From the opening passage of “The Honored Dead: A Story of Friendship, Murder, and the Search for Truth in the Arab World” by Joseph Braude (Spiegel & Grau: $26), we suddenly find ourselves in an atmospheric scene right out of “Casablanca” — an empty alleyway in the storied Moroccan city, a morning mist, a warehouse where the deep silence is suddenly broken by a squad of soldiers and detectives, and the sight of a mutilated corpse.
“Rather than refer to the murder victim by name,” Braude writes of Lt. Rashid Jabri, the investigator in the case, “he always called him ‘al-Marhum,’ Arabic for ‘he who has been granted mercy.’ ”
“The Honored Dead” may read like an elegant Levantine version of hard-boiled detective fiction, but it is a rich and wholly remarkable work of nonfiction by an American journalist of Iraqi Jewish descent. While spending four months as a reporter embedded in the Judiciary Police of Morocco to report on “the intersection between authoritarian states and the masses they patrol,” Braude was eyewitness to a criminal investigation that penetrates the innermost secrets of a tumultuous Arab country.
Braude allows us to see the Arab world through knowing eyes. The shantytown of Casablanca, as he points out, is the home of “the country’s finest athletes, a handful of Arab movie stars and some of the region’s best-loved vocalists — not to mention a few of the world’s most deadly Al-Qaeda fighters.” Among the cops with whom he spends his time, however, the same neighborhood is known as “the beating heart of crime and vice.” One crime in particular is the focus of “The Honored Dead,” the brutal murder of a homeless man in a Casablanca warehouse that turns out to carry a rich variety of political, cultural and historic subtexts.
As an Arabic speaker, Braude is aware of details that would escape most American writers — the “vowel-snipped Moroccan slang,” for example, and the headlines in an Arabic newspaper: “Hollywood-Style Bank Robberies Roil Casablanca.” He allows us to see that a man who has slashed open a sheep’s stomach in the livestock market has committed “a crime of cosmic proportions” in the eyes of the police precisely because Islam, like Judaism, requires that animals be submitted to ritual slaughter. “It is a crime against the Moroccan people, a crime against Islam,” a cop tells him. “It is as if we are all his victims.”
But it’s also true that Braude’s protective coloration can be thin and treacherous. Because he speaks Arabic with an Iraqi accent, a cab driver hails him as “my Iraqi brother” and declares his solidarity with Saddam Hussein: “God destroy the enemies of Iraq, the enemies of the Arab and Islamic nation: the Americans, the Jews, the effeminate among the Arabs!”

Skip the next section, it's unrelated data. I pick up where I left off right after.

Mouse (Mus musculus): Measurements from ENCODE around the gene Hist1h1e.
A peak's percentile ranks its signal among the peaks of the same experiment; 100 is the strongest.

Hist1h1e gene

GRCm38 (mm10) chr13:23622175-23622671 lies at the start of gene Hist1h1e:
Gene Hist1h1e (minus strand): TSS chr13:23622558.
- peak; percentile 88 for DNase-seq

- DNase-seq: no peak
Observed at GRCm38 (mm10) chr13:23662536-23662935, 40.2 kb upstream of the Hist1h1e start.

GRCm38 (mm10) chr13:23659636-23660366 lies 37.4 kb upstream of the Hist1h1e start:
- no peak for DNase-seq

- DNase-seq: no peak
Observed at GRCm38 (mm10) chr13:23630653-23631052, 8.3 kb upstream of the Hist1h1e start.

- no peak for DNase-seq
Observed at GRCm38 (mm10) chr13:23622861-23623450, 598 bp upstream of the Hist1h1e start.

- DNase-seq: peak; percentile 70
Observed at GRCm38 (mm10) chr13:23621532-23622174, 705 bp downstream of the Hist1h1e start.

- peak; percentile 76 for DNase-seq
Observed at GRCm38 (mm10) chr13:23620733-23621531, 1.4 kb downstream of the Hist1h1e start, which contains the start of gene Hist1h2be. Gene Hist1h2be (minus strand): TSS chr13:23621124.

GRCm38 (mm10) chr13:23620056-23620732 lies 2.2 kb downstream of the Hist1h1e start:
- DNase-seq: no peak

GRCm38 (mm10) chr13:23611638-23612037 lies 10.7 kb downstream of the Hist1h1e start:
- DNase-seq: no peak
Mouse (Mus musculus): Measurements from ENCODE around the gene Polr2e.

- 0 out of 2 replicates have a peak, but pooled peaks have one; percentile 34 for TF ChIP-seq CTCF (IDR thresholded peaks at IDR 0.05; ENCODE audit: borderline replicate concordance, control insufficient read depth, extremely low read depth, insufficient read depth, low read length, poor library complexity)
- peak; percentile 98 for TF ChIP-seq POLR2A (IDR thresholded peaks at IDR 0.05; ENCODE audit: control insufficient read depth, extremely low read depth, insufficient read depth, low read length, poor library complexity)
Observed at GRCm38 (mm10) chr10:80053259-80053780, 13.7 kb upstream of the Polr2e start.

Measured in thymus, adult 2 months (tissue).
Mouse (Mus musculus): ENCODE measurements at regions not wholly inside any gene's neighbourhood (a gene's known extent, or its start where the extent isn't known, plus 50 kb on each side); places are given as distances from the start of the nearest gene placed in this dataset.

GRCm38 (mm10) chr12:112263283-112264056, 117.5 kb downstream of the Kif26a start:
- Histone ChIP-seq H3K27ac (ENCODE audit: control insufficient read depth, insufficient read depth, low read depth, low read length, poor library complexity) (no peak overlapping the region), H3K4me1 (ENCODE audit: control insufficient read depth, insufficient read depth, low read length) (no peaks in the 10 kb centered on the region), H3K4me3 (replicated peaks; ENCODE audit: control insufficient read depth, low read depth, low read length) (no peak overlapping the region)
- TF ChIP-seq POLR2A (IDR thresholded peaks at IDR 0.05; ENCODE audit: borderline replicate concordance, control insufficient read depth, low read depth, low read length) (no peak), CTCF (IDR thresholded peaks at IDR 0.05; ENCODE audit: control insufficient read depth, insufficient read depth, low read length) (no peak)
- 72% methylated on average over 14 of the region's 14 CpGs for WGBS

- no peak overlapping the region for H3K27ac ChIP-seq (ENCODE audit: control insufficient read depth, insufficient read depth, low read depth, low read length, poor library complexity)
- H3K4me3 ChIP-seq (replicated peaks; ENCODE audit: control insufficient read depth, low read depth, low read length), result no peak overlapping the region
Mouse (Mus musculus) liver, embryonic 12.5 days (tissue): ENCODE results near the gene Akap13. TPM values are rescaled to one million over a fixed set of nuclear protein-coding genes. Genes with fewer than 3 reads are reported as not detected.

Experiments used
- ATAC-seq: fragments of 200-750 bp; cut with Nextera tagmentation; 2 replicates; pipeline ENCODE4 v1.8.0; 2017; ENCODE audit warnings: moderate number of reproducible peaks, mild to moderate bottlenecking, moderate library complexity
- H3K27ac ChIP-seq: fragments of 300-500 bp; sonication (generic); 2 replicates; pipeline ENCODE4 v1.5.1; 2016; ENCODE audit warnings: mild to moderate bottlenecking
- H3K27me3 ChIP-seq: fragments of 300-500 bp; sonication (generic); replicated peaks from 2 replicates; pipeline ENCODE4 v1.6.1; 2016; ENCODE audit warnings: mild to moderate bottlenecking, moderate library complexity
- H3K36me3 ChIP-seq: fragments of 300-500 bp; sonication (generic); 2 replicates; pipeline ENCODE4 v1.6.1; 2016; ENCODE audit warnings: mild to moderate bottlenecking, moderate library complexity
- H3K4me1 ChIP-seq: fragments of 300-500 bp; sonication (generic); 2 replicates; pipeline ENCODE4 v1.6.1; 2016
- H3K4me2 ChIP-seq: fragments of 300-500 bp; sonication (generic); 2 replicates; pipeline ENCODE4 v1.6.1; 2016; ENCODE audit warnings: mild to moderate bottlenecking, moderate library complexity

A police lieutenant, by contrast, knows that he is Jewish and American: “Our distinguished brother is visiting from America,” he says of Braude. “Kindhearted people. Universal Studios. Disneyland!” The cop asks why Jews seem to love Morocco. “The answer, not short, is a mystery to many Moroccans,” the author writes. “I break off a little piece of it: ‘The late king, Muhammad V, God have mercy on his soul. He saved Morocco’s Jews from the Nazis.’”
All of these strands and more besides are woven together in the crime that is the centerpiece of “The Honored Dead.” The killer is an Arab with connections to the “security apparatus”; the victim is an Amazigh, that is, a member of the North African ethnic community that is known in the West as the Berbers; and the owner of the warehouse where the murder took place is a Jew whose family has been accused of trafficking in gold, silver and hashish. As Braude penetrates ever more deeply into the case, he comes across “a kaleidoscope of confusion” that touches on satanic magic-working, sexual scandal and “a lewd, dark story” about the victim and his murderer.
“What does it mean when an obscure, marginal, individual life brings together so many disparate elements of his society to mark his death?” muses Braude as he struggles to understand the explanation that the cop offers. “The story line he builds is tangled and weird. Maybe it’s so weird that it actually happened.”
“Tangled and weird” only suggests the tightening coils of tension and suspense that play out in “The Honored Dead.” As we follow the author through the intricacies and contradictions of the murder investigation, nothing is ever quite what it seems. For example, when the police introduce Braude to one of the witnesses — a book peddler called Sharif — a friend of the murder victim named Bari cautions Braude by reciting an enigmatic Arab proverb: “When the crow is your guide, he will lead you to the corpses of dogs.” This, too, is baffling until Bari explains: “His purpose is not to guide you but to mislead you.”
Nor is the warehouse murder the only intrigue in Braude’s book. The author pauses to fill in his own colorful background, which included a period of service in cooperation with the FBI on anti-terrorism cases and an arrest for international smuggling when he tried to retrieve looted antiquities that had been taken from the Iraqi Museum. “Like Bari, I’m wary of law enforcement, too,” he explains. “Not long after learning what it feels like to go after people, I learned what it feels like when people go after me.”
Raymond Chandler once confessed that he never really understood the plot of “The Big Sleep.” To Braude’s credit, the Chandleresque web of mystery that he weaves in the pages of “The Honored Dead” is ultimately untangled, and we are shown with shocking clarity how many extraordinary meanings can be read into a seemingly ordinary murder.